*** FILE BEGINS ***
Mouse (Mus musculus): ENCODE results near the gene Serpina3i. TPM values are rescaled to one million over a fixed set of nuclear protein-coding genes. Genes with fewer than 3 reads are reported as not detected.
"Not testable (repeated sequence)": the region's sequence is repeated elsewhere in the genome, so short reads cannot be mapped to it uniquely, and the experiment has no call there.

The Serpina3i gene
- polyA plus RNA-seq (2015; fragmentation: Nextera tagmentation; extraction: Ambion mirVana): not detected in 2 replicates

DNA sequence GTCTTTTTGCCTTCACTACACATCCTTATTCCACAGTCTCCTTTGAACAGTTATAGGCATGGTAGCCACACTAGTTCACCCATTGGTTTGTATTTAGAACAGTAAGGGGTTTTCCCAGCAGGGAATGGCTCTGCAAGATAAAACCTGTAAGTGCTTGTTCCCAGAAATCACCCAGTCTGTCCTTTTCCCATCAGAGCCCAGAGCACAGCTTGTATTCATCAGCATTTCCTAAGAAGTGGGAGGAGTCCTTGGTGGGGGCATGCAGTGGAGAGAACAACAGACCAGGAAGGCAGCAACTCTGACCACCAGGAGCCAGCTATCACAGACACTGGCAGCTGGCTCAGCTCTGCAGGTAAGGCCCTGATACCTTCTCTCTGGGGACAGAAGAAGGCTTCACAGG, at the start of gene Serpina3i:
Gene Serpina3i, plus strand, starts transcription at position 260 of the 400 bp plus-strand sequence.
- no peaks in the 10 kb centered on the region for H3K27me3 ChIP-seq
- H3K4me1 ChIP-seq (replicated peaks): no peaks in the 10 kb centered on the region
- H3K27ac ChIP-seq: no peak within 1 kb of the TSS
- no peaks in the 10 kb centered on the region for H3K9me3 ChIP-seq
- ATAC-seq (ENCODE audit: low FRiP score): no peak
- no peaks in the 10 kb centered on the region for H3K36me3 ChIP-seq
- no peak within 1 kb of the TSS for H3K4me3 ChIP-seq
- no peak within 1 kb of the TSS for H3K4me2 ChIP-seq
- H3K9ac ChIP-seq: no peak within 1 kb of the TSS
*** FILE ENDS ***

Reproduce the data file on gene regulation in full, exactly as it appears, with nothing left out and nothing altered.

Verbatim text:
Mouse (Mus musculus): ENCODE results near the gene Serpina3i. TPM values are rescaled to one million over a fixed set of nuclear protein-coding genes. Genes with fewer than 3 reads are reported as not detected.
"Not testable (repeated sequence)": the region's sequence is repeated elsewhere in the genome, so short reads cannot be mapped to it uniquely, and the experiment has no call there.

The Serpina3i gene
- polyA plus RNA-seq (2015; fragmentation: Nextera tagmentation; extraction: Ambion mirVana): not detected in 2 replicates

DNA sequence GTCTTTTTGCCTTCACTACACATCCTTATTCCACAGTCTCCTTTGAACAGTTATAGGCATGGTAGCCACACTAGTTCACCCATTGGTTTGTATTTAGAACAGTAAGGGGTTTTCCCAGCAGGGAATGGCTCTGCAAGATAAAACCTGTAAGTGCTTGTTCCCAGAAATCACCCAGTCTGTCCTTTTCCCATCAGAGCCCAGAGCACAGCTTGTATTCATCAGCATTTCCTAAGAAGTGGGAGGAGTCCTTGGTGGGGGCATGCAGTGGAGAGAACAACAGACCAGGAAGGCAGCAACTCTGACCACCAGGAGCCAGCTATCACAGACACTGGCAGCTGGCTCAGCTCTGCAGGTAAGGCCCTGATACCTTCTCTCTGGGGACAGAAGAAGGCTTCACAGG, at the start of gene Serpina3i:
Gene Serpina3i, plus strand, starts transcription at position 260 of the 400 bp plus-strand sequence.
- no peaks in the 10 kb centered on the region for H3K27me3 ChIP-seq
- H3K4me1 ChIP-seq (replicated peaks): no peaks in the 10 kb centered on the region
- H3K27ac ChIP-seq: no peak within 1 kb of the TSS
- no peaks in the 10 kb centered on the region for H3K9me3 ChIP-seq
- ATAC-seq (ENCODE audit: low FRiP score): no peak
- no peaks in the 10 kb centered on the region for H3K36me3 ChIP-seq
- no peak within 1 kb of the TSS for H3K4me3 ChIP-seq
- no peak within 1 kb of the TSS for H3K4me2 ChIP-seq
- H3K9ac ChIP-seq: no peak within 1 kb of the TSS